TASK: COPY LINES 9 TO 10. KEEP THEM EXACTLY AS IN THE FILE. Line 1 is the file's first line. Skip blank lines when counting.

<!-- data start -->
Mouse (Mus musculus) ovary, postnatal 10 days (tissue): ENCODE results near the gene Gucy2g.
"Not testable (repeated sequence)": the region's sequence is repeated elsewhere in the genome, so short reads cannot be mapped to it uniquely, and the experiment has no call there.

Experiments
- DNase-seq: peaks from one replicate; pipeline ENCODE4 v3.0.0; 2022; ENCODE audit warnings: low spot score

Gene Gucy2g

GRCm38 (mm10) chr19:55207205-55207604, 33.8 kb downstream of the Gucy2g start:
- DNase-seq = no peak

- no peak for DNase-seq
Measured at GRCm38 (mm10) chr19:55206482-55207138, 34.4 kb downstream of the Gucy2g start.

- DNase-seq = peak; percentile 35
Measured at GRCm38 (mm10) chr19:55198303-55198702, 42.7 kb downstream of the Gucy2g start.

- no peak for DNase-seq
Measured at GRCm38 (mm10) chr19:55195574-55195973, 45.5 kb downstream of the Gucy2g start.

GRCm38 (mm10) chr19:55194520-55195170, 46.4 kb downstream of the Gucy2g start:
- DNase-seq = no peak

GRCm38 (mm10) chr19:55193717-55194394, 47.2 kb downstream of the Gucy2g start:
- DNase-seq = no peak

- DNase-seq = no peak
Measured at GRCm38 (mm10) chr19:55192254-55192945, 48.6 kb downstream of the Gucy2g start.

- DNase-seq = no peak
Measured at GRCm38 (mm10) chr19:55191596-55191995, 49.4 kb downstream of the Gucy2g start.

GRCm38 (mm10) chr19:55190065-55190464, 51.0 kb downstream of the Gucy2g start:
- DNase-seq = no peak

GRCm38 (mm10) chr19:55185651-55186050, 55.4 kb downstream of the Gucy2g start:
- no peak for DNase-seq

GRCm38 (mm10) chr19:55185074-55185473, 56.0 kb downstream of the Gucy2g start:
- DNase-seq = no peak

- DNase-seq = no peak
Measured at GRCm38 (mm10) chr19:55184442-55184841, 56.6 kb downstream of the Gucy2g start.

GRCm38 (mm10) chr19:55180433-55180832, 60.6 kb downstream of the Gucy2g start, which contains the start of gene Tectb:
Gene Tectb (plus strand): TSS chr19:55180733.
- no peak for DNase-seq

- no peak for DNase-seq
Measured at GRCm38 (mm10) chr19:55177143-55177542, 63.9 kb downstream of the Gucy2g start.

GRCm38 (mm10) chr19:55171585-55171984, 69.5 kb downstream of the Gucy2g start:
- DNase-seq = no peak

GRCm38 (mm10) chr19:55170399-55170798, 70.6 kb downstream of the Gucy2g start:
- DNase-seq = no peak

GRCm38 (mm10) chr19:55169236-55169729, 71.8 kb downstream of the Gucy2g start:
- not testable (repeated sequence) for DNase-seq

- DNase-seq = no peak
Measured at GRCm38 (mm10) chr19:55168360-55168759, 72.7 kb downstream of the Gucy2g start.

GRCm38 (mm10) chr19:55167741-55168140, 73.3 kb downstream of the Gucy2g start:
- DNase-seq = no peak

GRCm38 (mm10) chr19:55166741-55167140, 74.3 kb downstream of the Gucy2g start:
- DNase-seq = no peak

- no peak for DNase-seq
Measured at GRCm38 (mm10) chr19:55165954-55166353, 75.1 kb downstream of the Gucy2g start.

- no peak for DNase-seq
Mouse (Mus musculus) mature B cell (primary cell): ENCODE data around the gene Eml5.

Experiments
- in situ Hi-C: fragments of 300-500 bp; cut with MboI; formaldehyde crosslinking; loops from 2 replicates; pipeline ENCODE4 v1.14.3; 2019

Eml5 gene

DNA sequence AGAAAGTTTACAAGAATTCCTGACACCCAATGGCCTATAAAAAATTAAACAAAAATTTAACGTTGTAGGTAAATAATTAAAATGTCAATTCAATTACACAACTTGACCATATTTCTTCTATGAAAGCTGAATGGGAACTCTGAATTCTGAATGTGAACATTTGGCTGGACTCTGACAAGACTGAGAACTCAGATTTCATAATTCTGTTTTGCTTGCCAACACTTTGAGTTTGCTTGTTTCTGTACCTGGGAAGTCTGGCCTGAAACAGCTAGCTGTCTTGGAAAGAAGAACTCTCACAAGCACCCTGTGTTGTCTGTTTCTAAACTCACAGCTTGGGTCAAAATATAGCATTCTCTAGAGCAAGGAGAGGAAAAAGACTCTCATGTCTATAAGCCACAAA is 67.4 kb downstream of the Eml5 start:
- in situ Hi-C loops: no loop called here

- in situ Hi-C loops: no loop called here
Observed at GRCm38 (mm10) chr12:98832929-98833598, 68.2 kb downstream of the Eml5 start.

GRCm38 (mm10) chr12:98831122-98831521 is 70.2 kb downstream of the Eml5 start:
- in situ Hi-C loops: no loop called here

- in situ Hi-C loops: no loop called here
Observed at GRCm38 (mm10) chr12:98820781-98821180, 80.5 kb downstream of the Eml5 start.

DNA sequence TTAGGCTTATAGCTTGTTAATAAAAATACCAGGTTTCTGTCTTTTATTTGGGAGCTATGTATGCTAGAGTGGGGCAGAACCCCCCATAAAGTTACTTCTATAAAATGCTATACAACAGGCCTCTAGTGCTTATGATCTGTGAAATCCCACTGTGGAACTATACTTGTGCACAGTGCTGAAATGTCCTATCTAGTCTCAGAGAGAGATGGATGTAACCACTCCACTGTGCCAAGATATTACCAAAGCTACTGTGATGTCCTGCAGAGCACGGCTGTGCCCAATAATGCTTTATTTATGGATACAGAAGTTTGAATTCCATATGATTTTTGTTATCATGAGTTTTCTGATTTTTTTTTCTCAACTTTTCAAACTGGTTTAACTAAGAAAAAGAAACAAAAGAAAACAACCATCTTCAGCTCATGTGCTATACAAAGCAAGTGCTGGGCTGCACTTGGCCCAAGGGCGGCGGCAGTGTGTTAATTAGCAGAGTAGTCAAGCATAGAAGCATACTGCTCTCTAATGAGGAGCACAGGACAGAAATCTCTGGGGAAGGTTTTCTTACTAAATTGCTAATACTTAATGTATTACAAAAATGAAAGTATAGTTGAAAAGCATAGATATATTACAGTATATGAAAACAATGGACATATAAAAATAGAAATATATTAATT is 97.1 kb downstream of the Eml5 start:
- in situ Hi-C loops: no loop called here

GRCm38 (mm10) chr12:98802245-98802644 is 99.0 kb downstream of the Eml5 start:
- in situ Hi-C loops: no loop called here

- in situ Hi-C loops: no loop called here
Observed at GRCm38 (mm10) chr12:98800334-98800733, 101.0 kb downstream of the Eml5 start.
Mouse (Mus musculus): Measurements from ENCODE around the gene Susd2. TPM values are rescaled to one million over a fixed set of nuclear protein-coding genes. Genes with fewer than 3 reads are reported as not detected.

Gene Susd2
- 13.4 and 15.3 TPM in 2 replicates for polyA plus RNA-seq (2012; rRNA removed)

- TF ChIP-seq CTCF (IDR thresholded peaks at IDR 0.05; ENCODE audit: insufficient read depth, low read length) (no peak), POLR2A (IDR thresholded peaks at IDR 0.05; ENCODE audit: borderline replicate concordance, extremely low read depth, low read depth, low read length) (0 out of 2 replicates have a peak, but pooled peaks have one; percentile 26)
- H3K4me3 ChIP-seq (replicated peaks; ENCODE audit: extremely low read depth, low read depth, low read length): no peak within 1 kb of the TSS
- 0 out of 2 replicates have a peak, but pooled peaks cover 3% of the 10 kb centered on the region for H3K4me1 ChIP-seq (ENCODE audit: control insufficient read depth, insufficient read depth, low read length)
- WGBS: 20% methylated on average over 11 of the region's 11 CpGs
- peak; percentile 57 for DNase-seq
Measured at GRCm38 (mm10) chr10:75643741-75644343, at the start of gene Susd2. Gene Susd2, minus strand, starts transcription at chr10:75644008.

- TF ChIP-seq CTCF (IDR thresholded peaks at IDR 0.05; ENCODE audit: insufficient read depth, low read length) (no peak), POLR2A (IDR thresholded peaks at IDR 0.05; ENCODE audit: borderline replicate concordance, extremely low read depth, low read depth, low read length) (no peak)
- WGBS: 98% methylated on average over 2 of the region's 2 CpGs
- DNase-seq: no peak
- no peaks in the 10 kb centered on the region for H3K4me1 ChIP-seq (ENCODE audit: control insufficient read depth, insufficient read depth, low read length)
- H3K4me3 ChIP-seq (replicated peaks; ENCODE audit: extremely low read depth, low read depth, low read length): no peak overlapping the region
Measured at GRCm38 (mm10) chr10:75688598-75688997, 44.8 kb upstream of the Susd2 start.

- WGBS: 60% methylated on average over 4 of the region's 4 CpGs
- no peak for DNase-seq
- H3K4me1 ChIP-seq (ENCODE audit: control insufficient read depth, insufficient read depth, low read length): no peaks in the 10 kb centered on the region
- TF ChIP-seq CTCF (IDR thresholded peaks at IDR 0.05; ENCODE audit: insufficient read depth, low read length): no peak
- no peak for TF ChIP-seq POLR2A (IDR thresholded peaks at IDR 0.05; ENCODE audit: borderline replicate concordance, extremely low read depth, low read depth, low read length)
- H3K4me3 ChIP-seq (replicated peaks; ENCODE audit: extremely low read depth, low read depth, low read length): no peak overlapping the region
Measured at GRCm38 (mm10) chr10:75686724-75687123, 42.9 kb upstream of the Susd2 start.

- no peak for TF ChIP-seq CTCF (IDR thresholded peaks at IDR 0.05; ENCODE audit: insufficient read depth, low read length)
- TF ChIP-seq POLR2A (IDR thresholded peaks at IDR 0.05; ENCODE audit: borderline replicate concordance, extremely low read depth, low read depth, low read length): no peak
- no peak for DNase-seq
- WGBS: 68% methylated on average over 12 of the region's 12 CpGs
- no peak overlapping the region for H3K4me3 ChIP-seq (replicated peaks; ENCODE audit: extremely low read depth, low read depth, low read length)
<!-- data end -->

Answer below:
Measured at GRCm38 (mm10) chr19:55206482-55207138, 34.4 kb downstream of the Gucy2g start.

- DNase-seq = peak; percentile 35